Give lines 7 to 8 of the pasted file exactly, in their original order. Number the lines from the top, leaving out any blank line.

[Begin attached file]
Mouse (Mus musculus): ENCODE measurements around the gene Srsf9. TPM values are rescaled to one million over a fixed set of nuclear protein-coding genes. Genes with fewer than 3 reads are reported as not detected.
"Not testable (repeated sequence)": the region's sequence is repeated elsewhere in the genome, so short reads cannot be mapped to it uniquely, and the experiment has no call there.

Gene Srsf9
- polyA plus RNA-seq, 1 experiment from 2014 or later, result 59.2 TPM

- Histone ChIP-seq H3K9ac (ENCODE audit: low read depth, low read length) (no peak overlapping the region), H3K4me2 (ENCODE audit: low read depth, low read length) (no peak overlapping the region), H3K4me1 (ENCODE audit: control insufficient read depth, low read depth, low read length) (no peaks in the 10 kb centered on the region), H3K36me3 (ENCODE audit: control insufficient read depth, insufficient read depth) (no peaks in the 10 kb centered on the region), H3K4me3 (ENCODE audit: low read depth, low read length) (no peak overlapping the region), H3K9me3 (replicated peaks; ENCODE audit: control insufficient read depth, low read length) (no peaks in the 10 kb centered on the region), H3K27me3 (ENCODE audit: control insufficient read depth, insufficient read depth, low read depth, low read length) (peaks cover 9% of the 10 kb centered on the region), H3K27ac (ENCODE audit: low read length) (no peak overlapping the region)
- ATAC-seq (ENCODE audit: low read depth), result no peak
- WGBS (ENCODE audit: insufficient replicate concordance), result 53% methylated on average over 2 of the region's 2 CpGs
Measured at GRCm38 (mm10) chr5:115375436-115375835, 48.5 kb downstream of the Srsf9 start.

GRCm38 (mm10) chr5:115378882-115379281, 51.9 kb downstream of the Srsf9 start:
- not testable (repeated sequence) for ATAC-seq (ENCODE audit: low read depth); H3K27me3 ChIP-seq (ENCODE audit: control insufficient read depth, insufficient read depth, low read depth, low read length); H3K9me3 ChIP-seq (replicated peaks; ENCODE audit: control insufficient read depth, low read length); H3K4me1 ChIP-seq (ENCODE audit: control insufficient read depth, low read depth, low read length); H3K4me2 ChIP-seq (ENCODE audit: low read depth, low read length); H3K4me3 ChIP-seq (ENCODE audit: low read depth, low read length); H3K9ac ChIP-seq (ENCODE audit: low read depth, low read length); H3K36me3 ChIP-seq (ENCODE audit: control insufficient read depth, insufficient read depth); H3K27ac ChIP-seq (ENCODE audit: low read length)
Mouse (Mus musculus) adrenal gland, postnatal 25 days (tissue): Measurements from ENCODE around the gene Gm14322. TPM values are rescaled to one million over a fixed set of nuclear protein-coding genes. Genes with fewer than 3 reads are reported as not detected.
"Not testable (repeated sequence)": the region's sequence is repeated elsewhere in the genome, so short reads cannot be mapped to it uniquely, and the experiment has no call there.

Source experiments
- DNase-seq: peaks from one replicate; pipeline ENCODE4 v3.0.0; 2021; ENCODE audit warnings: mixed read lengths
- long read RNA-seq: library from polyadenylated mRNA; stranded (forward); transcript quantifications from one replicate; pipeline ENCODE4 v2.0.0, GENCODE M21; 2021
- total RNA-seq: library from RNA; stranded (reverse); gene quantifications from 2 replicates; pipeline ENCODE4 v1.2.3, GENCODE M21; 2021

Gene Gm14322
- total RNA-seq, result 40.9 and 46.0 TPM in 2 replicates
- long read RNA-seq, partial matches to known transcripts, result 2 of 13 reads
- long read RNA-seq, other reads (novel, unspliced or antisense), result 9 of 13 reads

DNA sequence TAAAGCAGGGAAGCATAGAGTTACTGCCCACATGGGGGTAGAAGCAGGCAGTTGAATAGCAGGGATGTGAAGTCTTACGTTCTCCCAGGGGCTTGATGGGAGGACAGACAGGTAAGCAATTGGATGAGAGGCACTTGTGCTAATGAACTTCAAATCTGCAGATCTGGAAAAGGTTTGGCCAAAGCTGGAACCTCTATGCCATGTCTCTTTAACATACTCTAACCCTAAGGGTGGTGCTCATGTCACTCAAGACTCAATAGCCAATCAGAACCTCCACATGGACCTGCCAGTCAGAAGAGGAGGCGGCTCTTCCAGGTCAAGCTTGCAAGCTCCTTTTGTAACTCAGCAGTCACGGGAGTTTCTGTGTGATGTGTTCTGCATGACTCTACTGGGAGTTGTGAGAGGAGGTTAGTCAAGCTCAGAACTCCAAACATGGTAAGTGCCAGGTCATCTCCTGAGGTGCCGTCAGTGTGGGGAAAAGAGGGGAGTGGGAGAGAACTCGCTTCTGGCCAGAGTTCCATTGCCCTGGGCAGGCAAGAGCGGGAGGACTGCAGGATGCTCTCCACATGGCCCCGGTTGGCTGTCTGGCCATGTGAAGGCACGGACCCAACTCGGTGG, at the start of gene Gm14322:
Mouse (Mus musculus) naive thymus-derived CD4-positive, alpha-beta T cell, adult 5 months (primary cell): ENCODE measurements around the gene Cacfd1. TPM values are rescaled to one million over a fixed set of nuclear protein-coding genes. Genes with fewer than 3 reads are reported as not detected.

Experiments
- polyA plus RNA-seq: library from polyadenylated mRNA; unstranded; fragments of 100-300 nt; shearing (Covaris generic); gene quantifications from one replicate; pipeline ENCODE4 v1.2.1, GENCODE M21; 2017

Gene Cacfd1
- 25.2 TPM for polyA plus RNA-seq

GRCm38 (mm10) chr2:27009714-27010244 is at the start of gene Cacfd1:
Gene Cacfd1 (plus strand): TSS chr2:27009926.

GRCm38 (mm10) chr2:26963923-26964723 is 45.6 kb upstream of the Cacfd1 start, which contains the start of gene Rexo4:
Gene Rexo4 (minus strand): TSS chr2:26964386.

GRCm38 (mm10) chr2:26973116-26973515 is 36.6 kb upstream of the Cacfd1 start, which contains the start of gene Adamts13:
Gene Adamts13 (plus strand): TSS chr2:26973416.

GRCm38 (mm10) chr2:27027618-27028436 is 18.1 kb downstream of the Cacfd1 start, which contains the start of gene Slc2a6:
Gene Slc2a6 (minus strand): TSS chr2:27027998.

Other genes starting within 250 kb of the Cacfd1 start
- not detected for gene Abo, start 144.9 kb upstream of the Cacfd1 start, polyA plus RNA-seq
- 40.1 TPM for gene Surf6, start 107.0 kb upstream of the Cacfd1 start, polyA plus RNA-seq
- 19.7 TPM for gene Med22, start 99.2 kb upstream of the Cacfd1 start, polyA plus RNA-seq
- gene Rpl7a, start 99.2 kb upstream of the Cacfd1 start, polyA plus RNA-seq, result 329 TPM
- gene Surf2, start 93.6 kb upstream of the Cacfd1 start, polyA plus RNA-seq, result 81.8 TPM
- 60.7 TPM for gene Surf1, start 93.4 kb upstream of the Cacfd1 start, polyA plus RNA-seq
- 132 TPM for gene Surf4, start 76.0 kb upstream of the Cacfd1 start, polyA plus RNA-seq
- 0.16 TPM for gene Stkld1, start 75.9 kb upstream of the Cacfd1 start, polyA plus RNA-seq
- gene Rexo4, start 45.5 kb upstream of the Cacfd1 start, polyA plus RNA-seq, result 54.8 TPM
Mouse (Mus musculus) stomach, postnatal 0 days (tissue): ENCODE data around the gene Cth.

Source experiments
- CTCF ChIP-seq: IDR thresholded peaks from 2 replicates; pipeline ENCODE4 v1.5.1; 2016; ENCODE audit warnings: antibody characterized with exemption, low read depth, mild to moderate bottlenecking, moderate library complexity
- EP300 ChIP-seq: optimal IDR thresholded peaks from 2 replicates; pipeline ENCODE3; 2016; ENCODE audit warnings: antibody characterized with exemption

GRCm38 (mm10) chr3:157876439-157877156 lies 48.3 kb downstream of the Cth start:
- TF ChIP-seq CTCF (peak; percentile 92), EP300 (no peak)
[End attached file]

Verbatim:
- WGBS (ENCODE audit: insufficient replicate concordance), result 53% methylated on average over 2 of the region's 2 CpGs
Measured at GRCm38 (mm10) chr5:115375436-115375835, 48.5 kb downstream of the Srsf9 start.